If you think of the average riding horse as a way to exercise, work, or use for business, then the horse is more valuable shod. If you think of your horse as a companion that is going to be ridden occasionally, or lightly, then the horse will be fine unshod. Walking on wood, dirt, or gravel can result in serious damage to the horse’s feet. A horse that walks around mostly unshod will need far more vet care as a result of foot and leg problems. In addition, unshod feet, when the horse does come in for riding, require that the horse be shod more often.
Equine professionals agree that a horse should be shoed to:
- help prevent hoof wall injuries,
- help prevent founder caused by sub-par hoof quality,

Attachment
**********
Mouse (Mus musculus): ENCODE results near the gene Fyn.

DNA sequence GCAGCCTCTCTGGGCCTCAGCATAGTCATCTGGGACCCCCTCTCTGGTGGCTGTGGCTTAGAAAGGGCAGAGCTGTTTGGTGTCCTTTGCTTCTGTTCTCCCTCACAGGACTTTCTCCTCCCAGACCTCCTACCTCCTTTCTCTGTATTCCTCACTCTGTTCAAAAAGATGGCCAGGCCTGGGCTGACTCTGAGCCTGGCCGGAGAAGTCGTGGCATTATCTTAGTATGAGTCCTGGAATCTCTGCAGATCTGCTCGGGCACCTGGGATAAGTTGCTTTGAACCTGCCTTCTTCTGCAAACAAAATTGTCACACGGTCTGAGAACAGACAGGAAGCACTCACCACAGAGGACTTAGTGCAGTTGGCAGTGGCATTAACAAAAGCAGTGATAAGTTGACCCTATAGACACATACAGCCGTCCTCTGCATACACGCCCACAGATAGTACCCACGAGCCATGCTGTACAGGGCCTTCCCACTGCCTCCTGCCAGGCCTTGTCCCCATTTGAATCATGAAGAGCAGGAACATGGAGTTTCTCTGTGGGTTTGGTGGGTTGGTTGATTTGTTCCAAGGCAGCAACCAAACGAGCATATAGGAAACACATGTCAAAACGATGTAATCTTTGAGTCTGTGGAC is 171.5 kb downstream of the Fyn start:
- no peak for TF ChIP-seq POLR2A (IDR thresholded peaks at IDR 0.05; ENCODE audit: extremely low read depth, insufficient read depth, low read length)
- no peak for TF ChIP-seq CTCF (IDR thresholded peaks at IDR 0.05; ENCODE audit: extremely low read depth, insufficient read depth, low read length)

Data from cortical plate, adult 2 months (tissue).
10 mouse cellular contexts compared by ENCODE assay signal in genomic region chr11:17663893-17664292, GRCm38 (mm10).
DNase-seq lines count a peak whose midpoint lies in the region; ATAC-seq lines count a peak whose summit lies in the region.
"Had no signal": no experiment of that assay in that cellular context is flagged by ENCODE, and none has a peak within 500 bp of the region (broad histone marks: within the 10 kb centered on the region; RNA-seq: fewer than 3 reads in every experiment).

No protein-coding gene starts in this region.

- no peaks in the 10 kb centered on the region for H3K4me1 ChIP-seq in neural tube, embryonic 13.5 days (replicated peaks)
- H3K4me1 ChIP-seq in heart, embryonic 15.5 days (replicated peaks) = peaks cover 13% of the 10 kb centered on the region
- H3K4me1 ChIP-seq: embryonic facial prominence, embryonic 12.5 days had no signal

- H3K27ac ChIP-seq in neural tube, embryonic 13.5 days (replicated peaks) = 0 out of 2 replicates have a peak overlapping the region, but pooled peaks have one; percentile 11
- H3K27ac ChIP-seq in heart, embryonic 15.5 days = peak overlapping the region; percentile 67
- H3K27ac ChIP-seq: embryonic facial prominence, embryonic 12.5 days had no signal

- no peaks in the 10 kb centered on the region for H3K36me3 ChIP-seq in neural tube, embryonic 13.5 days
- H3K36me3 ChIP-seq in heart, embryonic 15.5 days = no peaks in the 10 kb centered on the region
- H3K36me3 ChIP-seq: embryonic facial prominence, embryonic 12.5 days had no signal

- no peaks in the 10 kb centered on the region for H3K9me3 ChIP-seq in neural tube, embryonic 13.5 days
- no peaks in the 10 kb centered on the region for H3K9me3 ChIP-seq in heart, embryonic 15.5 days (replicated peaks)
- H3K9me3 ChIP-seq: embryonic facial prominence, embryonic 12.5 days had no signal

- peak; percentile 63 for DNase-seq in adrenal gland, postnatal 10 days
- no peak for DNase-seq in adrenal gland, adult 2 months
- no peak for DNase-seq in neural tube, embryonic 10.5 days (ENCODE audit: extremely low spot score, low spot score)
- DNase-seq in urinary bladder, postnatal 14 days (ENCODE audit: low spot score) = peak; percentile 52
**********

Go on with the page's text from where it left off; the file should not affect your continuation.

- maximizes the life of the hoof,
And makes it easier to stay on the horse and enjoy riding long into the horse’s life.
Why Should I Shoe My Horse?
The basic and simple answer is that shoeing your horse is a healthy, functional choice that keeps your horse sound and able to perform in any discipline: English or Western, racing, trail riding or working cattle.
If you want to go into competition, your horse is more likely to pass inspection with the right shoes. If you ride trails, your horse's hooves are more likely to stay on. And if you simply enjoy exercise, your horse is more comfortable and will go further before fatigue sets in. Shoeing extends the life of your horse's feet and keeps him comfortable and sweet-stepping well into his adulthood.